Why Torture is Wrong
Also see Bob's review of The Diary of Anne Frank
Brooke Edwards plays the modern American young woman (Felicity) who wakes up, shocked to find she's in bed with a stranger, possibly a terroristand, in fact, married to same. She and Adam Flores (Zamir) are funny in that well-worn "ethnic mismatch" sort of way, made new by Flores' rough-and-ready comedic approach. He's volatile and voluble, and she's the classic screwball dame nicely updated, standing on principle, and slipping on her own banana peels. It's magic.
The rest of the cast is full of surprises: Whit Reichert does an outstanding job as the ex-military dad, thoroughly subverting his many years on stage as a cuddly, sweet old teddy bear. As Leonard, he starts out like a typical Reichert plush toy, but develops startling new dimensions as his suspicions grow, regarding his new son-in-law. All those years I spent watching him play Santa Claus have finally paid off.
As the mom, the great Kari Eli is the forest and the stars and the ocean, merely in a supporting role. Dressed like Donna Reed, she bubbles with all the latest chatter about the Broadway stage, playing verbal tennis with a racket made by Ionesco. And then there's her horrifying, momentary break-down, as sudden as a summer storm, and stunning in its realization. Marty Stanberry directs, I should mention, and though I'll never really know how he did it, you can credit him for putting this cast together, and for the good time.
G.P. Hunsaker is excellent as the porn producer who may or may not be able to help Felicity and Zamir out of their troubles, and Jenn Bock is sweetly odd as an unlikely femme fatale, a former Texas debutante who can't keep her code names straight, or her lacey underwear from falling to her ankles. She manages to be endearing, nonetheless, but some of Mr. Durang's comedy, as those red panties prove, is a smidgen too broad.
Mostly, though, his script is a dazzling bit of nonsense mixed with startling social commentary, taking steady aim at the mind-set of the frantic, confabulating Fox News audience, and blowing it out of the water again and again. There's even a nod to screwball director Preston Sturges, with a reference to his great old movie The Miracle of Morgan's Creek, which ought to be good for an award of some kind.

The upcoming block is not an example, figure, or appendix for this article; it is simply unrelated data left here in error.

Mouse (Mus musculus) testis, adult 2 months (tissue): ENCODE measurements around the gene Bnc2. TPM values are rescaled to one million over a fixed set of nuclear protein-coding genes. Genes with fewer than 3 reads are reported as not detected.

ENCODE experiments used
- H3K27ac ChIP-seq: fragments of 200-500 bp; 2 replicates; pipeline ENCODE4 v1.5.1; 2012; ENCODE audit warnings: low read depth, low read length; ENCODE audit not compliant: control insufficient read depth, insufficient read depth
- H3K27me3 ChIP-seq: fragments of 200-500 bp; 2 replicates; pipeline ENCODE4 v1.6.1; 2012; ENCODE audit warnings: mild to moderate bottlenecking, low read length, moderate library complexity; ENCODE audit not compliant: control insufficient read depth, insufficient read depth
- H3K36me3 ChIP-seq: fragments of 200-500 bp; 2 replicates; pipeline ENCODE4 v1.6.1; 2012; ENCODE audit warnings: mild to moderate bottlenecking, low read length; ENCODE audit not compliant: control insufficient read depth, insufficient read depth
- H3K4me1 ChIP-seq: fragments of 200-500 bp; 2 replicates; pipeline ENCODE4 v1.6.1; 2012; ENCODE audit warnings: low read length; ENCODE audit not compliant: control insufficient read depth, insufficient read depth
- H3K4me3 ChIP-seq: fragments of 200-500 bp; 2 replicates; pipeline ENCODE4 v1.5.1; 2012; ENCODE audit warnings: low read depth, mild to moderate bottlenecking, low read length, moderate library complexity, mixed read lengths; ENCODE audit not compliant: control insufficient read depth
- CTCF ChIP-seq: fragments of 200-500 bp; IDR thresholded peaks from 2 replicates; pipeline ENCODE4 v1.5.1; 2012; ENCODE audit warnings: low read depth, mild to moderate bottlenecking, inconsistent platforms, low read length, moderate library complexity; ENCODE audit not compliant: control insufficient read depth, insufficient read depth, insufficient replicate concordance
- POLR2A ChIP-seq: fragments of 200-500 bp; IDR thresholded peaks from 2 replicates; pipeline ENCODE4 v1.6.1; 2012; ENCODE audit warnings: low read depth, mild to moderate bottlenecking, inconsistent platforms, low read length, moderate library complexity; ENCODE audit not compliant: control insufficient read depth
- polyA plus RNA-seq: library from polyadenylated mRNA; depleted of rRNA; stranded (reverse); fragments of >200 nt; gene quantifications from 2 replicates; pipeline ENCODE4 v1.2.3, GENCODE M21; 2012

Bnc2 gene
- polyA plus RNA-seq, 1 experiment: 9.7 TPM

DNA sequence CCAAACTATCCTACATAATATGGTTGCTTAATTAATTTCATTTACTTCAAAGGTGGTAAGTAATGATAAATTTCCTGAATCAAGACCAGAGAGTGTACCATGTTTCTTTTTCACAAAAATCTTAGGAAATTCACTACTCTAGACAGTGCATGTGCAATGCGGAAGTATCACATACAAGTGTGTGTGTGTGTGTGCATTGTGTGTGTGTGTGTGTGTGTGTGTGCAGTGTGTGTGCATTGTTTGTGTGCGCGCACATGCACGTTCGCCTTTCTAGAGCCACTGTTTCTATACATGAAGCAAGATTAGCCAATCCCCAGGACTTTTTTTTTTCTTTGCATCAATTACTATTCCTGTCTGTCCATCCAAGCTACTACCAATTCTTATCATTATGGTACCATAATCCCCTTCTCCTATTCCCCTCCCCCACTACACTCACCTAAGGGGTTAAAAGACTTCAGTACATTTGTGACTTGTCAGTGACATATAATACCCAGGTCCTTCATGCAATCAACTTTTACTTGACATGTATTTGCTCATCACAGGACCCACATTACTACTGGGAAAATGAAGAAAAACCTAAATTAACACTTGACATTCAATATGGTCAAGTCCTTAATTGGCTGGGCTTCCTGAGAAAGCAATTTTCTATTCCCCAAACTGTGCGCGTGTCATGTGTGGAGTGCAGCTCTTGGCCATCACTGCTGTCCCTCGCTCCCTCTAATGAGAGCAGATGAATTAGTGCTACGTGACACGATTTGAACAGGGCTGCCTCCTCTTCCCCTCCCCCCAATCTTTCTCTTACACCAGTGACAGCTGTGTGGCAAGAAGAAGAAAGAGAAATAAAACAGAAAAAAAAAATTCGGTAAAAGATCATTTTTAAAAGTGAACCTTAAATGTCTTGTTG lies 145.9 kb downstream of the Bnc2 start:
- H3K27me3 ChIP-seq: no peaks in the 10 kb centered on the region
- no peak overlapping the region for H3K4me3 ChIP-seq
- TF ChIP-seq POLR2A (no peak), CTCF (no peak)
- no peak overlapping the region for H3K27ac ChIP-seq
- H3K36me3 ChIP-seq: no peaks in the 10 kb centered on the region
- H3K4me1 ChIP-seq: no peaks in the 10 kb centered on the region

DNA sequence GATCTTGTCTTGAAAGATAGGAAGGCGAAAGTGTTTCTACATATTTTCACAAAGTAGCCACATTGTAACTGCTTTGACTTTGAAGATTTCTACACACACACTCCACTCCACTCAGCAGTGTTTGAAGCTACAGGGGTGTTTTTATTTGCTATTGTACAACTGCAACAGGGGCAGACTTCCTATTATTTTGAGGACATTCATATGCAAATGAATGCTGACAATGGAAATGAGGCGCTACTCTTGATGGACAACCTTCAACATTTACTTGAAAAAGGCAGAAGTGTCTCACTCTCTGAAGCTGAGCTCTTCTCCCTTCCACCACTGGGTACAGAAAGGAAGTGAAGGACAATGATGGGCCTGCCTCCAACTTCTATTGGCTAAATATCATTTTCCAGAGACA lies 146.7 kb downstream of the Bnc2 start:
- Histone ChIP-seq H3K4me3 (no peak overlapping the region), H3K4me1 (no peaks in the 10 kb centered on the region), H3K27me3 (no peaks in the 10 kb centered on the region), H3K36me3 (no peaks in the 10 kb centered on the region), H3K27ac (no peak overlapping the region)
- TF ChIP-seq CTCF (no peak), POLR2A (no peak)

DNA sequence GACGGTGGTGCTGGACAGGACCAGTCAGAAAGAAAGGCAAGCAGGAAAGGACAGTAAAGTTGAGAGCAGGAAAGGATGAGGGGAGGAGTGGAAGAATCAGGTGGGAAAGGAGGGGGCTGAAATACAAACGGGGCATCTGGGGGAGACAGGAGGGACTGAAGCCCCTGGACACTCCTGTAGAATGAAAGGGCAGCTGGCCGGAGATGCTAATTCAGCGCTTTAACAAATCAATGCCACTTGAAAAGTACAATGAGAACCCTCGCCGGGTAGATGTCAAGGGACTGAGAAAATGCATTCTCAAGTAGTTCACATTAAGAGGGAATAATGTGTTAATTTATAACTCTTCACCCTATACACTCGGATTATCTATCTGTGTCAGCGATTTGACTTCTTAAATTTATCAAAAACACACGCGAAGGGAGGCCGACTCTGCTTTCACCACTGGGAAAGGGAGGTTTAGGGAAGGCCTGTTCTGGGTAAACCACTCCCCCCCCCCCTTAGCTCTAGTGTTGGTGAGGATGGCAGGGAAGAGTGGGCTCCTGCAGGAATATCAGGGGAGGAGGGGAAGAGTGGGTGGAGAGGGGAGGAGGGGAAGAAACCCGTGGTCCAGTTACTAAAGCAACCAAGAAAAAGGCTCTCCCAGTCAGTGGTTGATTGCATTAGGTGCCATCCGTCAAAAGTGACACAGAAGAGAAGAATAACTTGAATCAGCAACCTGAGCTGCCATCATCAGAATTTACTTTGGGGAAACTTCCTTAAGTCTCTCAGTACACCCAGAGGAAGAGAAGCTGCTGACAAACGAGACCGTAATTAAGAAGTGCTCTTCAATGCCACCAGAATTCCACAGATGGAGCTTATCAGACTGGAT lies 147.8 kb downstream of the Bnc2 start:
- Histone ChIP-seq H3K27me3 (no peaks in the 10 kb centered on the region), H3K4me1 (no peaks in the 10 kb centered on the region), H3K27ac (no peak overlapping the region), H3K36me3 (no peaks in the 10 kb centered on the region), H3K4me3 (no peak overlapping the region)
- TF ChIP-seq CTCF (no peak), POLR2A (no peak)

And then there's that little matter of radical Islam. Zamir, himself, isn't a terrorist but (as they say) he'll do until a real one comes along: the diminutive Mr. Flores makes him smooth and reasonable at one moment, then choking on rage and astonishment the next, threatening all kinds of violence, though the average American woman would probably take him in one round (the average American woman, I am reliably told, is a size 14, though Ms. Edwards couldn't possibly be more than a four, and Mr. Flores is barely bantam-weight). Sure, Zamir may be an emotional terrorist, but is that really a crime?
Mr. Durang comes up with a good, unsettling way of approaching the issue of smoldering international grievances: early on, he lays the seeds of a narrator's voice in the comedy (Jordan Reinwald), and now and then Felicity can actually hear him speak. And, in these "in-and-out" moments from the narrative, a second rhythm develops, and she's finally able to master itstopping the action and changing the course of the play herself. But each time she steers the narrative back to moderation, things veer right back to mayhem. But who knows? Maybe it's nothing a trip to a glittering little nightclub known as "Hooters" can't cure.
Through February 27, 2010, at the Kranzberg Center (Grand & Washington, one block south of the Fox). For information call (314) 289-4060 or visit them online at www.hotcitytheatre.org.
* Denotes member, Actors Equity Association